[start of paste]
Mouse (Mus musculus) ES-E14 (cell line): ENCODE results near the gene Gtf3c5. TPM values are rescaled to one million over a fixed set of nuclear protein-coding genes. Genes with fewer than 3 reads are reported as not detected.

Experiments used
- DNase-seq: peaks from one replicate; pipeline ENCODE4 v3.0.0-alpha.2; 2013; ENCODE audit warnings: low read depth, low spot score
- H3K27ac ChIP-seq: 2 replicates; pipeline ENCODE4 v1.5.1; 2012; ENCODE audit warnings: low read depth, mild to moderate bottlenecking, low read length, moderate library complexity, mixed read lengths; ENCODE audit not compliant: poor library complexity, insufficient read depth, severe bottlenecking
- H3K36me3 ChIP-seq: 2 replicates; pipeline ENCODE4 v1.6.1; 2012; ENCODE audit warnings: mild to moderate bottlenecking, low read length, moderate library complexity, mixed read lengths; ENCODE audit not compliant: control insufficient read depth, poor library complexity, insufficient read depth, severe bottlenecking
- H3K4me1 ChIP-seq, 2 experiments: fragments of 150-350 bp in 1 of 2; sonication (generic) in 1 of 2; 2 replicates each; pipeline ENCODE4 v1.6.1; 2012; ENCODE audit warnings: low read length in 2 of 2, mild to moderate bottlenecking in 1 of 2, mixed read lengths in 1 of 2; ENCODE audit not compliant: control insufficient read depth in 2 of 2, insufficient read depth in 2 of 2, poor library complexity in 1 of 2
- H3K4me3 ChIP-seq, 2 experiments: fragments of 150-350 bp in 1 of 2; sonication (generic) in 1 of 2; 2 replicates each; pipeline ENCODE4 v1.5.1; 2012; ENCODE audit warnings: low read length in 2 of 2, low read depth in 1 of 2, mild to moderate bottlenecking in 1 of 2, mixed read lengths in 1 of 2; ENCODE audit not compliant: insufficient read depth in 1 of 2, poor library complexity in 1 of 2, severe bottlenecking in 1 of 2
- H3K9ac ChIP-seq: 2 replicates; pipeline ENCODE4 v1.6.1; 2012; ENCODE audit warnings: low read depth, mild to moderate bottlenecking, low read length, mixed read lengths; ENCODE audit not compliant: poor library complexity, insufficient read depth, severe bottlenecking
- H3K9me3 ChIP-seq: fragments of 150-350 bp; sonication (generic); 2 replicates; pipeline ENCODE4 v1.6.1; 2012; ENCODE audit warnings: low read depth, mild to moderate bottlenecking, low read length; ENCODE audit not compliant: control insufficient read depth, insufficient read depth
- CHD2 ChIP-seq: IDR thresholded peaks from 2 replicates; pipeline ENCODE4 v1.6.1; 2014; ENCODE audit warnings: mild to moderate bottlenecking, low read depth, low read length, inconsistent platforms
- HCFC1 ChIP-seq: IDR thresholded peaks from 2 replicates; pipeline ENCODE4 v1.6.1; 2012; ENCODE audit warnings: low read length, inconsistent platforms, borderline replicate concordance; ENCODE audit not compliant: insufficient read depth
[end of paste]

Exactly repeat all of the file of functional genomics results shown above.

Mouse (Mus musculus) ES-E14 (cell line): ENCODE results near the gene Gtf3c5. TPM values are rescaled to one million over a fixed set of nuclear protein-coding genes. Genes with fewer than 3 reads are reported as not detected.

Experiments used
- DNase-seq: peaks from one replicate; pipeline ENCODE4 v3.0.0-alpha.2; 2013; ENCODE audit warnings: low read depth, low spot score
- H3K27ac ChIP-seq: 2 replicates; pipeline ENCODE4 v1.5.1; 2012; ENCODE audit warnings: low read depth, mild to moderate bottlenecking, low read length, moderate library complexity, mixed read lengths; ENCODE audit not compliant: poor library complexity, insufficient read depth, severe bottlenecking
- H3K36me3 ChIP-seq: 2 replicates; pipeline ENCODE4 v1.6.1; 2012; ENCODE audit warnings: mild to moderate bottlenecking, low read length, moderate library complexity, mixed read lengths; ENCODE audit not compliant: control insufficient read depth, poor library complexity, insufficient read depth, severe bottlenecking
- H3K4me1 ChIP-seq, 2 experiments: fragments of 150-350 bp in 1 of 2; sonication (generic) in 1 of 2; 2 replicates each; pipeline ENCODE4 v1.6.1; 2012; ENCODE audit warnings: low read length in 2 of 2, mild to moderate bottlenecking in 1 of 2, mixed read lengths in 1 of 2; ENCODE audit not compliant: control insufficient read depth in 2 of 2, insufficient read depth in 2 of 2, poor library complexity in 1 of 2
- H3K4me3 ChIP-seq, 2 experiments: fragments of 150-350 bp in 1 of 2; sonication (generic) in 1 of 2; 2 replicates each; pipeline ENCODE4 v1.5.1; 2012; ENCODE audit warnings: low read length in 2 of 2, low read depth in 1 of 2, mild to moderate bottlenecking in 1 of 2, mixed read lengths in 1 of 2; ENCODE audit not compliant: insufficient read depth in 1 of 2, poor library complexity in 1 of 2, severe bottlenecking in 1 of 2
- H3K9ac ChIP-seq: 2 replicates; pipeline ENCODE4 v1.6.1; 2012; ENCODE audit warnings: low read depth, mild to moderate bottlenecking, low read length, mixed read lengths; ENCODE audit not compliant: poor library complexity, insufficient read depth, severe bottlenecking
- H3K9me3 ChIP-seq: fragments of 150-350 bp; sonication (generic); 2 replicates; pipeline ENCODE4 v1.6.1; 2012; ENCODE audit warnings: low read depth, mild to moderate bottlenecking, low read length; ENCODE audit not compliant: control insufficient read depth, insufficient read depth
- CHD2 ChIP-seq: IDR thresholded peaks from 2 replicates; pipeline ENCODE4 v1.6.1; 2014; ENCODE audit warnings: mild to moderate bottlenecking, low read depth, low read length, inconsistent platforms
- HCFC1 ChIP-seq: IDR thresholded peaks from 2 replicates; pipeline ENCODE4 v1.6.1; 2012; ENCODE audit warnings: low read length, inconsistent platforms, borderline replicate concordance; ENCODE audit not compliant: insufficient read depth